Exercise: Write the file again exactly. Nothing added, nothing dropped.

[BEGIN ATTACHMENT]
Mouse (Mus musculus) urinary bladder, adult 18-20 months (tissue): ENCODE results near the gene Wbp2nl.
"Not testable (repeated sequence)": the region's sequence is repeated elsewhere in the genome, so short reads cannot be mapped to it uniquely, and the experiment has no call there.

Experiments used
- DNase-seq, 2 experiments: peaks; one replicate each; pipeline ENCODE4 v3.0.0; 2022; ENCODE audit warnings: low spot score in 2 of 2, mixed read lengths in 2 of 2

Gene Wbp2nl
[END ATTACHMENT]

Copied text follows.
Mouse (Mus musculus) urinary bladder, adult 18-20 months (tissue): ENCODE results near the gene Wbp2nl.
"Not testable (repeated sequence)": the region's sequence is repeated elsewhere in the genome, so short reads cannot be mapped to it uniquely, and the experiment has no call there.

Experiments used
- DNase-seq, 2 experiments: peaks; one replicate each; pipeline ENCODE4 v3.0.0; 2022; ENCODE audit warnings: low spot score in 2 of 2, mixed read lengths in 2 of 2

Gene Wbp2nl